in developing countries are raising concerns that, in some instances, these
alleged cures may be worse than the disease.

The GCF was founded in 2009 when 16 states
and provinces, from California to Central Kalimantan, Indonesia, and from
Cross-River State, Nigeria, to Acre, Brazil, decided to explore ways to
implement a program called Reducing Emissions from Deforestation and forest
Degradation (REDD). REDD is a program intended to fight climate change by
stopping deforestation. Under REDD, the industrialized North hopes to offset
carbon emissions by paying the global South to preserve forests (which store
carbon). Since its acceptance into U.N. climate negotiations in 2005, the
program has grown popular among international agencies and governments
interested in funding rural development–and has generated fierce resistance
among sectors of the rural poor and indigenous peoples.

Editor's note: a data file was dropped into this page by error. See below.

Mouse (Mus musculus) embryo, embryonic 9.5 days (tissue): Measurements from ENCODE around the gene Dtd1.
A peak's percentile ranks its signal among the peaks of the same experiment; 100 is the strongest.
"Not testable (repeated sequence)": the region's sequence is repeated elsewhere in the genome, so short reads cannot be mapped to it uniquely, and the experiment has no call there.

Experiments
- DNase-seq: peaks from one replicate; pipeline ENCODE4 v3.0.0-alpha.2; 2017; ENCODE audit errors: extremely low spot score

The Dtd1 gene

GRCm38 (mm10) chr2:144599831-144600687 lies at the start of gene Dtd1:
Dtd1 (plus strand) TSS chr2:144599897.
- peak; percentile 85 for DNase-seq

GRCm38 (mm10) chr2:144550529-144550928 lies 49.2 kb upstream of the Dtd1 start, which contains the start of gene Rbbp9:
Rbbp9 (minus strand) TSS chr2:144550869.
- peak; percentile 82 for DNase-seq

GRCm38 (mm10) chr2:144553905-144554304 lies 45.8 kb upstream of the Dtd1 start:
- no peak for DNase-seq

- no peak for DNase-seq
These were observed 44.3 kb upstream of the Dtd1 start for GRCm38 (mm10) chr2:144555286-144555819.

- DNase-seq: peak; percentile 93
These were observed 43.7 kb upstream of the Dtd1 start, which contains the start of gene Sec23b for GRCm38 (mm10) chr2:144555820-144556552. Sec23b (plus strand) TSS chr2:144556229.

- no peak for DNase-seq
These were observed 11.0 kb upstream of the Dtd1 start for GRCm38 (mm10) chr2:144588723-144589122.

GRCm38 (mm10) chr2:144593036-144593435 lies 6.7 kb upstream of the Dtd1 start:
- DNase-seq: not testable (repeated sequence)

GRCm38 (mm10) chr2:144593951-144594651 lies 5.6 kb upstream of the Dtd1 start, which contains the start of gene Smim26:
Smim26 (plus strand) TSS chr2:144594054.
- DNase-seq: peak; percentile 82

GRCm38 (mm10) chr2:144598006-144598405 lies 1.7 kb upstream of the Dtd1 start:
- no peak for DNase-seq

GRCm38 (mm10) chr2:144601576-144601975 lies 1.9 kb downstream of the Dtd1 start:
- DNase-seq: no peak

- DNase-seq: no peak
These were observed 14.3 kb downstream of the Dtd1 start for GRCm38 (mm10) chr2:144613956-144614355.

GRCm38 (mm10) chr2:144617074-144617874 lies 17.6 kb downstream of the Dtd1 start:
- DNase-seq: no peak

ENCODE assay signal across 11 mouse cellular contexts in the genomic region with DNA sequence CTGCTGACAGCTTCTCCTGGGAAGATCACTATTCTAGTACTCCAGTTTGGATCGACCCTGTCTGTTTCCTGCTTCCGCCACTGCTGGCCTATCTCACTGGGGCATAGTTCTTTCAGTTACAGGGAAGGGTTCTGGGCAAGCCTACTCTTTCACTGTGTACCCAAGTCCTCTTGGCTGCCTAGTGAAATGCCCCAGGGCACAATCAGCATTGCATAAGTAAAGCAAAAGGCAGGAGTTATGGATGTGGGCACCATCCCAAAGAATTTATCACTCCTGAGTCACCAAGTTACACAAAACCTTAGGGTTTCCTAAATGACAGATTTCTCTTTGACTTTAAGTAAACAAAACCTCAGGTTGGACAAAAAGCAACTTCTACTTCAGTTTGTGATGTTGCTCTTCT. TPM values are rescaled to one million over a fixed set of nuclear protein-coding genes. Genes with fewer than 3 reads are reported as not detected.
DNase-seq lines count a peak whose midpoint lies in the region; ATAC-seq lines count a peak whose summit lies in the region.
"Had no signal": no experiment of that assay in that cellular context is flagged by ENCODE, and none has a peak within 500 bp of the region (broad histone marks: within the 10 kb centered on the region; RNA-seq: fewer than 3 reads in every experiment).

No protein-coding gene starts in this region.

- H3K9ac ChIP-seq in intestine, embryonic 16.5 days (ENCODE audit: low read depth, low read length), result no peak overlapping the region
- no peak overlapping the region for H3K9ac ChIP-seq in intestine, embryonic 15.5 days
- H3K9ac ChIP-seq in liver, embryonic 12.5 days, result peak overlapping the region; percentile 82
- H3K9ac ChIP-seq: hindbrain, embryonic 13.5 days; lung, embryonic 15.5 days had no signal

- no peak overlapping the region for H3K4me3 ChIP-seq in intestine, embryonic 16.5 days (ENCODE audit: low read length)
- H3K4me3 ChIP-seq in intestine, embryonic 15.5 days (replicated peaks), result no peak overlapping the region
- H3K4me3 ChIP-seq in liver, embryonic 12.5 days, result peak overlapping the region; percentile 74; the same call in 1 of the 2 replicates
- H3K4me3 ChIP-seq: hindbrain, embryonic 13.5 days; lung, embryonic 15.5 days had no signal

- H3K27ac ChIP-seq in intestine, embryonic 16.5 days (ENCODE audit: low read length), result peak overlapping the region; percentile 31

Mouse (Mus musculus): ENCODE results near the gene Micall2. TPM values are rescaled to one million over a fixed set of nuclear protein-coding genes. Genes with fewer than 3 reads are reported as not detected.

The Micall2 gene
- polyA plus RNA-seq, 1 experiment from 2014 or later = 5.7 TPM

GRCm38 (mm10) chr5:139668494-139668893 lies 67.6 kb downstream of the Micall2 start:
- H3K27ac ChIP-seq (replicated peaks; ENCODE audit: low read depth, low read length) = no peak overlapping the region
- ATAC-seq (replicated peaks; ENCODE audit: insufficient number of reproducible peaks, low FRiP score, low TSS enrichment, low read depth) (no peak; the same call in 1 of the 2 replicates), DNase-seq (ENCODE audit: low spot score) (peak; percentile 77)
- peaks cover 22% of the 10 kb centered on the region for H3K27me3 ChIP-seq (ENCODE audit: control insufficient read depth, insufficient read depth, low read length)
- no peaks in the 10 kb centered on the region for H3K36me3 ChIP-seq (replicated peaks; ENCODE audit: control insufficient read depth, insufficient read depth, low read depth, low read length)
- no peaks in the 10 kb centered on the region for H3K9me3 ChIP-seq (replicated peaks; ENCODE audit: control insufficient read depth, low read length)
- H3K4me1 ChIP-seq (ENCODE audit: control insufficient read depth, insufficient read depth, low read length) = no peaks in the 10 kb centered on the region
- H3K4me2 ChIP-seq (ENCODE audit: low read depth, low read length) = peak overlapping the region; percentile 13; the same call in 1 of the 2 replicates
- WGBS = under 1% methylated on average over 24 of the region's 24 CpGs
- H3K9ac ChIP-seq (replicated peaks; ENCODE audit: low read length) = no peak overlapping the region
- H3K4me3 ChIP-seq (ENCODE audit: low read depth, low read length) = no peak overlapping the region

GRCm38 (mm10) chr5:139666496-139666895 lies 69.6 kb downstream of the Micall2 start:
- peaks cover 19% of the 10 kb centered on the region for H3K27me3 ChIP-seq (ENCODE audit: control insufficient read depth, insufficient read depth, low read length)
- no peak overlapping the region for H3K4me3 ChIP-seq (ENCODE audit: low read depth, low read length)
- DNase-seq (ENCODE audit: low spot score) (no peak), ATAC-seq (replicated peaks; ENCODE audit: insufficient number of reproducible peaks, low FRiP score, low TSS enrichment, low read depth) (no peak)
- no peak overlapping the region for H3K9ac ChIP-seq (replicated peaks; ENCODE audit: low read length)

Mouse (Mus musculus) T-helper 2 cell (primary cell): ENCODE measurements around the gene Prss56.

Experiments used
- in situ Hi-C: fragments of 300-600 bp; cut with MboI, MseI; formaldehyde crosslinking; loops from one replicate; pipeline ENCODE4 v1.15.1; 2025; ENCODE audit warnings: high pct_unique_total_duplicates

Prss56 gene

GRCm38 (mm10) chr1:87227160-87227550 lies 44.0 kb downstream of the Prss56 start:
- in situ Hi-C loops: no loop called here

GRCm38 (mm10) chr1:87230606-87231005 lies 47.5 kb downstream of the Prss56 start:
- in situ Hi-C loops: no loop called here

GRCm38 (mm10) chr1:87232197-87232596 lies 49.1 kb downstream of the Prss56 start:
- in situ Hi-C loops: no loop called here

When indigenous peasant farmers in Chiapas hear that
they’ll be paid to stop growing traditional crops and reforest with African
palm trees, they see signs of a familiar pattern. And when they’re told that
they may have to leave their jungle villages to allow the forest to recover,
they’re acutely aware of the ongoing theft of their lands. In Chiapas, both projects–the planting of
biofuel crops and the forced resettlement of forest communities–are linked to
the local implementation of REDD.

To indigenous peasants in
the Lacandon jungle, the pending agreement hasall the hallmarks of a land grab.

Agencies and policy leaders acknowledge
the tension, but are sometimes dismissive of the depth of the problem. William
Boyd, senior advisor to the GCF and a professor of law at the University of Colorado,
said, “Any broad public policy is going to generate opposition. We understand
that, and we see the need to do a better job at communicating our objectives.”
But the problem is not merely communication. It is an issue of fundamentally
different ways of viewing the world. León Enrique Ávila, an agronomist and